[Photo: Hosam Salem]
Occupied Palestine has not seen this much destruction and death since 2014, after 60 protesters were killed and thousands more injured on Monday in what has been referred to as ‘Bloody Monday’. The protests come after the US embassy was moved from Tel Aviv to Jerusalem, Israel’s new capital, on Monday.
On Tuesday, further violent clashes erupted at the 70th commemoration of the establishment of the state of Israel, which Palestinians know as Nakba (‘Day of Catastrophe’) or the 1948 Palestinian exodus. Palestinian president, Mahmoud Abbas, had initially called upon Palestinians to orchestrate a strike on Tuesday to honour those who had been killed the day before.
Al-Shifa Hospital, Gaza Strip
Meanwhile, Gaza’s Al-Shifa hospital is said to be on the brink of collapse; head of emergency, Ayman al-Sahabani, revealed that up to 500 cases arrived simultaneously, which was more than the hospital’s capacity could take. Al-Sahabani also stated that the halls were overflowing with the dead and the injured. The majority of patients were being treated for lower body injuries, as well as injuries to the chest.
Parents, Anwar and Mariam, mourned the death of their eight-month-old daughter, Laila, who died as a result of tear gas inhalation. Mariam and Laila were in tents at a Gaza sit-in, away from the front lines.
“People who recognise the humanity in others do not author or perpetrate massacres,” Archbishop Desmond Tutu argued.
International response: God is “weeping”
As more details on the violence came to light, Archbishop Desmond Tutu deemed the situation in Palestine a “massacre”; which reflected his previous statement that God was “weeping” after Donald Trump’s recognition of Jerusalem as Israel’s capital in December. In a further statement, he expressed that he was “deeply distressed” and “broken-hearted” after learning of the events in Gaza earlier in the week. “People who recognise the humanity in others do not author or perpetrate massacres,” he argued.
Subsequently, the Israeli ambassador to South Africa was recalled in protest, and Turkey recalled both its Israeli and US ambassadors. Turkish president, Recep Erdogan, accused the Israeli PM, Benjamin Netanyahu, of having “the blood of Palestinians on his hands” while his deputy PM referred to the massacre as “Bloody Monday”.
American comedian, Chelsea Handler, also lashed out on Twitter:
I’m glad Ivanka and Jared could take time away from their busy schedules of not being qualified to represent the US to go represent the US, and celebrate moving the capital in exchange for the adelson’s donations, while 50+ Palestinians have been killed.
— Chelsea Handler (@chelseahandler) May 14, 2018
As did Bolivia’s president, Evo Morales; who used the hashtag #PalestinaLibre to denounce what he called the “genocidal reaction of the Israeli army”.
Bolivia rechaza y condena de la manera más enérgica la apertura de la Embajada de EEUU en Jerusalén. Nuevamente EEUU viola el derecho internacional y encubre los crímenes del Estado de Israel. Viva #PalestinaLibre
— Evo Morales Ayma (@evoespueblo) May 14, 2018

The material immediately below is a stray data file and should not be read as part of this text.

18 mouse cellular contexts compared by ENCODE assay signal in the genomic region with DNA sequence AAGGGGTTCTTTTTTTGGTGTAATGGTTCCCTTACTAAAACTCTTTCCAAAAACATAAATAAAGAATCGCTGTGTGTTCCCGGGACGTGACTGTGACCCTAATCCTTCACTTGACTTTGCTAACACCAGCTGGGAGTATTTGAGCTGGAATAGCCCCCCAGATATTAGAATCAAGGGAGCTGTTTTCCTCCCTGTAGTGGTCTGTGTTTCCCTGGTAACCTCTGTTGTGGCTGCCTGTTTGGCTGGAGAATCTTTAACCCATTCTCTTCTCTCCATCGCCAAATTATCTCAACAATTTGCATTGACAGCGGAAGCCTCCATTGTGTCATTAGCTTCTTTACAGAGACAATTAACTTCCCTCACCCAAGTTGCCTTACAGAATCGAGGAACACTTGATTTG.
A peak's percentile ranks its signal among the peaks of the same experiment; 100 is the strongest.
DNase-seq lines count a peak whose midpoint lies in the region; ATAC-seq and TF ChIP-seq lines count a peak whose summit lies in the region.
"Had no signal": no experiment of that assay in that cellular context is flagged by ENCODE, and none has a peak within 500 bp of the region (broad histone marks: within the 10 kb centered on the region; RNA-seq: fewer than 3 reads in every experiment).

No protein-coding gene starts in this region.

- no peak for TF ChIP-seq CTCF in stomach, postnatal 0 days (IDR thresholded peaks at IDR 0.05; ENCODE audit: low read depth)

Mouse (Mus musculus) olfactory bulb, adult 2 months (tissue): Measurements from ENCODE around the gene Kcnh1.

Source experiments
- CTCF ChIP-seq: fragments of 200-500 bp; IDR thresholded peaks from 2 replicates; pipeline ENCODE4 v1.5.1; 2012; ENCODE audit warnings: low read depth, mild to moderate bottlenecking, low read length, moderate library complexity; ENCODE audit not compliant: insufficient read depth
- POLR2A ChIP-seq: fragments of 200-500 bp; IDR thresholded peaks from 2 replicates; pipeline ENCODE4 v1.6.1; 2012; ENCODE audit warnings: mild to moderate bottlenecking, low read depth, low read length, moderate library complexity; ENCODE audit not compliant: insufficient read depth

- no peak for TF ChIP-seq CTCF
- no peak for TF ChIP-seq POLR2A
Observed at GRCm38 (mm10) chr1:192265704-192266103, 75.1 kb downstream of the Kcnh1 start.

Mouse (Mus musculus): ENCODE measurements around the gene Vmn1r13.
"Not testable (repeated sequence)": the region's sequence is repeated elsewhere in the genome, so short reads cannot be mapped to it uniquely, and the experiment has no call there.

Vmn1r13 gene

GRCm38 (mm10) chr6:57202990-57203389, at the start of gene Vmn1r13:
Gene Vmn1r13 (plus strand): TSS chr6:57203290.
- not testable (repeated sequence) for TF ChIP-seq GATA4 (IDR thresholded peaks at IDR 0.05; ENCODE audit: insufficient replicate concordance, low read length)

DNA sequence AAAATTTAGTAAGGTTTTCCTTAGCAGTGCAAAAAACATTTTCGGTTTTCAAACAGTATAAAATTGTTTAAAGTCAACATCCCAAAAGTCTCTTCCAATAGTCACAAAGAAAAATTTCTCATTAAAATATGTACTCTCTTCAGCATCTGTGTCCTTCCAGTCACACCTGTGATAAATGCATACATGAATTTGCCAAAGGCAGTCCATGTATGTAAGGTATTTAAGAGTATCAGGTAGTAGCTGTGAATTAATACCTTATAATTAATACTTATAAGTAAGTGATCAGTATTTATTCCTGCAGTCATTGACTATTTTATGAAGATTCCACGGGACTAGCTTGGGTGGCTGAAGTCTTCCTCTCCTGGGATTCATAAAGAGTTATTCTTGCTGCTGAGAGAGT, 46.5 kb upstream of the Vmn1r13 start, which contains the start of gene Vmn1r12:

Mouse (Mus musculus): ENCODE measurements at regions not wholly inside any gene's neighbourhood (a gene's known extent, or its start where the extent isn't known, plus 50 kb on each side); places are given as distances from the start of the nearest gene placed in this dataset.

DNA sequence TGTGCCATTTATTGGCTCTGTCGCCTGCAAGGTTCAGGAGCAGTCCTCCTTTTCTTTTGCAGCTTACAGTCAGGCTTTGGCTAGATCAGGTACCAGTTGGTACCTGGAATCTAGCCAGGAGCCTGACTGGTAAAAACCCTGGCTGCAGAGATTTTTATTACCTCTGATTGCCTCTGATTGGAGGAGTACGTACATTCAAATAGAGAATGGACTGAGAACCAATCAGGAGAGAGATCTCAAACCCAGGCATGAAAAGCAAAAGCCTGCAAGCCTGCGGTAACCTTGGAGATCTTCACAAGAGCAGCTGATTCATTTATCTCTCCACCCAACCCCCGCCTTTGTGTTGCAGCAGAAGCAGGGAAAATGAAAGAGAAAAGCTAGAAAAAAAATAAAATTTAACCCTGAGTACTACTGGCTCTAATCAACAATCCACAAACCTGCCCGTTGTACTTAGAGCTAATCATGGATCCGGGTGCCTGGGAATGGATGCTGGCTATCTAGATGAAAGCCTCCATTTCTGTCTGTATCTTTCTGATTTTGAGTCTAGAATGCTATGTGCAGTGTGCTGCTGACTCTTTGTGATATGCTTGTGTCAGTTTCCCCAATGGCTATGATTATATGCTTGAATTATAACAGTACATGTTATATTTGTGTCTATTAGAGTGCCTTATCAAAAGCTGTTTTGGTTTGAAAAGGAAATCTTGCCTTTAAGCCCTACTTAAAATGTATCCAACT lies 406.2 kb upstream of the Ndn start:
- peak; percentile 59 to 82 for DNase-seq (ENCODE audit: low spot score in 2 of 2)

However, Mr Netanyahu seemed unfazed by the international indignation; commending the US president’s daughter, Ivanka Trump, who was all smiles at the unveiling of the US embassy. It was eulogised as “a glorious day” for Israel by Netanyahu. Meanwhile, senior advisor to the US president and husband to Ivanka Trump, Jared Kushner, stated that it was those who provoked the violence who were “part of the problem and not part of the solution.”
UN Security Council meeting
The UN Security Council called an emergency meeting following Monday’s violent clashes. In attendance was US ambassador to the UN, Nikki Haley, who The Times of Israel reported was “a rare voice slamming the Hamas terror group and speaking out in favour of Israel”. Hamas, a Palestinian fundamentalist organisation, has been blamed for using Monday’s unveiling of the embassy in Jerusalem as an excuse to encourage others into violent protests.
Haley also argued that Israel had acted with “restraint” in the clashes which killed 60 Palestinians and injured more than 2,700, as the Israeli ambassador to the UN argued that the casualties of Monday’s protests were “solely Hamas’ responsibility”, because Israel was simply defending their border.
In a scornful move, while the Palestinian ambassador to the UN, Riyad Mansour, was composing himself in response to Israel and the US, Haley walked out of the meeting. Later on, Mansour expressed that he felt she had let the Palestinian people down.
Also addressed at the meeting was the possibility of an independent probe into the violence between Israel and Palestine, a suggestion that was backed by the UN Secretary-General and ambassadors from Britain, China, and the Middle East (among numerous other nations). The notion of such an investigation was reportedly not supported by the US.
Kuwait’s ambassador additionally proposed a resolution which would allow for the protection of Palestinian citizens, while Nikolai Mladenov, the Middle East ambassador, demanded Israel use proportionate force. Under international humanitarian law, proportionality is a chief factor in establishing the necessity of military intervention in armed conflict.
In a joint statement by the European members of the meeting, it was said that Hamas needed to avoid provocation and that the Israel Defense Force (IDF) needed to show “maximum restraint”.International Human Rights / Humanitarian Law, Middle East